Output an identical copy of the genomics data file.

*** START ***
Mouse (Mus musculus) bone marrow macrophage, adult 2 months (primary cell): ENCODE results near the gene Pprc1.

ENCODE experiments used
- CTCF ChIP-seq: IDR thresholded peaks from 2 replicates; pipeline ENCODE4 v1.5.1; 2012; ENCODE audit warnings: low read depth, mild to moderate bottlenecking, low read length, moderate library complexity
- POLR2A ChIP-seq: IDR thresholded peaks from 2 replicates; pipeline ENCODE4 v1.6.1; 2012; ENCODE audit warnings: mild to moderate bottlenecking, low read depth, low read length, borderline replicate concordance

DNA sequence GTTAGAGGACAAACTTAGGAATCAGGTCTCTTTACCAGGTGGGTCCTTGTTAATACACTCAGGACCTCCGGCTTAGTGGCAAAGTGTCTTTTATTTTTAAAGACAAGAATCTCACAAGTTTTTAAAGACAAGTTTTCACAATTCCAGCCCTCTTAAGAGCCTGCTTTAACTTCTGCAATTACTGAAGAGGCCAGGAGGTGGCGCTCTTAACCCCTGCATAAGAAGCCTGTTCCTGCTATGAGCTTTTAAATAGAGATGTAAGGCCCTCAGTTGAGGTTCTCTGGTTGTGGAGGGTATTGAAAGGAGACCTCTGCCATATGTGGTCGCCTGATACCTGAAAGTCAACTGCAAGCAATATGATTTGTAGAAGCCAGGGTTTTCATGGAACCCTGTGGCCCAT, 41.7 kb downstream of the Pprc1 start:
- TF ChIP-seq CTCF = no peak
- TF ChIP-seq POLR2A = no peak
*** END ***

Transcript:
Mouse (Mus musculus) bone marrow macrophage, adult 2 months (primary cell): ENCODE results near the gene Pprc1.

ENCODE experiments used
- CTCF ChIP-seq: IDR thresholded peaks from 2 replicates; pipeline ENCODE4 v1.5.1; 2012; ENCODE audit warnings: low read depth, mild to moderate bottlenecking, low read length, moderate library complexity
- POLR2A ChIP-seq: IDR thresholded peaks from 2 replicates; pipeline ENCODE4 v1.6.1; 2012; ENCODE audit warnings: mild to moderate bottlenecking, low read depth, low read length, borderline replicate concordance

DNA sequence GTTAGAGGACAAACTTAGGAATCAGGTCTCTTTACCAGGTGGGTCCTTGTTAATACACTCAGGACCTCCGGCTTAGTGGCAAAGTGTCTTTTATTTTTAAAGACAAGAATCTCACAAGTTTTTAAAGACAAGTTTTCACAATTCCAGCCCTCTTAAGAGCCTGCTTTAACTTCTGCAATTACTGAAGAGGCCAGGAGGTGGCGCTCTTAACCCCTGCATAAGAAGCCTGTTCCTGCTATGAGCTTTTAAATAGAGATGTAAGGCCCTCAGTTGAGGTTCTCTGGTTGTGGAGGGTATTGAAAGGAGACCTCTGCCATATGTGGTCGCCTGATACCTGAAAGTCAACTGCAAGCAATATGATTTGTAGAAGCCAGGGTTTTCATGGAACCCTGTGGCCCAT, 41.7 kb downstream of the Pprc1 start:
- TF ChIP-seq CTCF = no peak
- TF ChIP-seq POLR2A = no peak